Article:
Disseminated intravascular coagulation
What is disseminated intravascular coagulation (DIC)?
DIC presents in a very ill patient as bleeding into the skin (purpura) and other tissues. It arises as a complication of different serious and life-threatening diseases. It covers the continuum of events that occur in the coagulation pathway. Initially there is uncontrolled activation of clotting factors in the blood vessels, causing clotting of blood throughout the whole body. This depletes the body of its platelets and coagulation factors and results in a paradoxical increased risk of bleeding (haemorrhaging).
Hence, patients with DIC have a loss of balance between the clot-forming activity of thrombin (enzyme that causes blood to clot) and the clot-lysing activity of plasmin (enzyme that dissolves blood clots). DIC is not a specific diagnosis and its presence always indicates another underlying disease.
Classification of DIC
There are two clinical forms of DIC, acute DIC and chronic DIC.
- Acute DIC is a haemorrhagic disorder characterised by multiple bruises (ecchymoses), bleeding from mucosal sites (such as lips and genitals) and depletion of platelets and clotting factors in the blood. Purpura fulminans is a severe and rapidly fatal form of acute DIC. It is sometimes associated with symmetrical peripheral gangrene (tissue death affecting hands and feet).
- Chronic DIC is subtler and involves formation of blood clots in blood vessels (thromboembolism). Clotting factors and platelets may be normal, increased, or moderately decreased in chronic DIC.
What causes DIC?
Acute DIC is a bleeding disorder caused by a number of conditions.
- The most common causes are infection, including:
- Obstetric patients are at risk when complications such as abruptio placentae (premature separation of the placenta), amniotic fluid embolism, therapeutic abortions, and eclampsia occur
- Acute tissue injuries such as certain snakebites, necrotising enterocolitis, freshwater drowning, heat stroke, brain and crush injury, massive tissue destruction, and renal homograft rejection.
Chronic DIC is a thromboembolic disorder that is usually associated with:
- Cancer, especially mucin-producing adenocarcinomas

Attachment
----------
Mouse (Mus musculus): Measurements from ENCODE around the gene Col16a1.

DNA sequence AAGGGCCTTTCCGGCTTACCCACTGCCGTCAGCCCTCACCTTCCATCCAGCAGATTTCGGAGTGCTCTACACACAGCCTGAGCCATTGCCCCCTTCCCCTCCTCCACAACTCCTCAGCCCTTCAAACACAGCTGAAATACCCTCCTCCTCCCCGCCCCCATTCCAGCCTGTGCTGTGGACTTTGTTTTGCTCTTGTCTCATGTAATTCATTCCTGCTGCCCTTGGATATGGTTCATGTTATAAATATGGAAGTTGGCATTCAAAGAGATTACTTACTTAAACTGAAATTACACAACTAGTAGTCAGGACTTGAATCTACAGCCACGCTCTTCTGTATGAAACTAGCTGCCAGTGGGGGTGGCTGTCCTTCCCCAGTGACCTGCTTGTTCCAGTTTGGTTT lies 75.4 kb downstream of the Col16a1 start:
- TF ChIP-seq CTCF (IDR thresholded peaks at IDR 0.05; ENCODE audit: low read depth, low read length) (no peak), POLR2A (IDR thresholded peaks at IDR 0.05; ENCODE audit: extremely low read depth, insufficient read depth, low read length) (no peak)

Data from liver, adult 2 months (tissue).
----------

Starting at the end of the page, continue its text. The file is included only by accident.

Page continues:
- Certain severe connective tissue diseases
- Chronic infections (e.g. tuberculosis, abscesses, osteomyelitis)
- Giant cavernous haemangioma (Kasabach-Merritt syndrome)
- Chronic kidney disease
- Venous thrombosis or pulmonary embolus (blood clots in legs and lungs)
- Dead fetus syndrome
What are the signs and symptoms of DIC?
|Acute DIC||Chronic DIC|
What is the treatment for DIC?
Identifying and treating the underlying disease is the mainstay of management for both acute and chronic DIC. Specific treatment of DIC may or may not be required depending on the signs and symptoms present.
|Management of acute DIC|
|Without bleeding or evidence of ischaemia||No treatment required, observe|
|With bleeding|| Blood components:
|With ischaemia||Anticoagulants such as heparin or low molecular weight heparin (LMWH) after bleeding is corrected with blood products|
|Management of chronic DIC|
|Without thromboembolism||No specific therapy but prophylactic anticoagulants (e.g. low-dose heparin, LMWH) may be used for patients at high risk of thrombosis|
|With thromboembolism|| Anticoagulant therapy with heparin or LMWH
Trial of warfarin (variable response between patients)
- Book: Textbook of Dermatology. Ed Rook A, Wilkinson DS, Ebling FJB, Champion RH, Burton JL. Fourth edition. Blackwell Scientific Publications.
On DermNet NZ:
- Disseminated intravascular coagulation – Medscape Reference
- Messmore HL Jr, Wehrmacher WH. Disseminated intravascular coagulation: a primer for primary care physicians. Postgrad Med 2002;111(3)
Books about skin diseases:
See the DermNet NZ bookstore